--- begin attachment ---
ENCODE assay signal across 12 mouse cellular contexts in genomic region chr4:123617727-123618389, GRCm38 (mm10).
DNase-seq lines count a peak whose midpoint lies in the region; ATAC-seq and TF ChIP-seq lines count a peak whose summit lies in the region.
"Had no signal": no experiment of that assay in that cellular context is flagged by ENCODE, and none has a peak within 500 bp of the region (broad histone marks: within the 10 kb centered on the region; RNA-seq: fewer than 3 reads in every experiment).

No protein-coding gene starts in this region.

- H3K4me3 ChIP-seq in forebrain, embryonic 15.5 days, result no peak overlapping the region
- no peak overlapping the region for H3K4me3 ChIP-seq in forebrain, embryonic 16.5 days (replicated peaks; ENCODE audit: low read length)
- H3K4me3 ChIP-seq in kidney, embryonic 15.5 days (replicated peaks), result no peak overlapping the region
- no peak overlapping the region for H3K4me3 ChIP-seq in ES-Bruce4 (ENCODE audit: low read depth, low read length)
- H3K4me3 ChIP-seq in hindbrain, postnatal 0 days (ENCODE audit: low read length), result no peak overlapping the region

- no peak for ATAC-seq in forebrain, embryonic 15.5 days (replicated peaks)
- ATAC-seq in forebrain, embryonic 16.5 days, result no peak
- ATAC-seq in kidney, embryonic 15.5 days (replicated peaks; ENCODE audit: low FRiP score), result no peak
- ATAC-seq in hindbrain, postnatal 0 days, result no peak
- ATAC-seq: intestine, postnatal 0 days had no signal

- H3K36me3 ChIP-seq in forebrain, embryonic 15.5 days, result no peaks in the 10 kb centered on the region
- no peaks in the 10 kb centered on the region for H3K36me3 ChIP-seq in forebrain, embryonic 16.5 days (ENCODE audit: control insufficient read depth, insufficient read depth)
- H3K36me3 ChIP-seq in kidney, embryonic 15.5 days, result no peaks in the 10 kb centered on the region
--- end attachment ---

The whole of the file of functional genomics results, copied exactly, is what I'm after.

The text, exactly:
ENCODE assay signal across 12 mouse cellular contexts in genomic region chr4:123617727-123618389, GRCm38 (mm10).
DNase-seq lines count a peak whose midpoint lies in the region; ATAC-seq and TF ChIP-seq lines count a peak whose summit lies in the region.
"Had no signal": no experiment of that assay in that cellular context is flagged by ENCODE, and none has a peak within 500 bp of the region (broad histone marks: within the 10 kb centered on the region; RNA-seq: fewer than 3 reads in every experiment).

No protein-coding gene starts in this region.

- H3K4me3 ChIP-seq in forebrain, embryonic 15.5 days, result no peak overlapping the region
- no peak overlapping the region for H3K4me3 ChIP-seq in forebrain, embryonic 16.5 days (replicated peaks; ENCODE audit: low read length)
- H3K4me3 ChIP-seq in kidney, embryonic 15.5 days (replicated peaks), result no peak overlapping the region
- no peak overlapping the region for H3K4me3 ChIP-seq in ES-Bruce4 (ENCODE audit: low read depth, low read length)
- H3K4me3 ChIP-seq in hindbrain, postnatal 0 days (ENCODE audit: low read length), result no peak overlapping the region

- no peak for ATAC-seq in forebrain, embryonic 15.5 days (replicated peaks)
- ATAC-seq in forebrain, embryonic 16.5 days, result no peak
- ATAC-seq in kidney, embryonic 15.5 days (replicated peaks; ENCODE audit: low FRiP score), result no peak
- ATAC-seq in hindbrain, postnatal 0 days, result no peak
- ATAC-seq: intestine, postnatal 0 days had no signal

- H3K36me3 ChIP-seq in forebrain, embryonic 15.5 days, result no peaks in the 10 kb centered on the region
- no peaks in the 10 kb centered on the region for H3K36me3 ChIP-seq in forebrain, embryonic 16.5 days (ENCODE audit: control insufficient read depth, insufficient read depth)
- H3K36me3 ChIP-seq in kidney, embryonic 15.5 days, result no peaks in the 10 kb centered on the region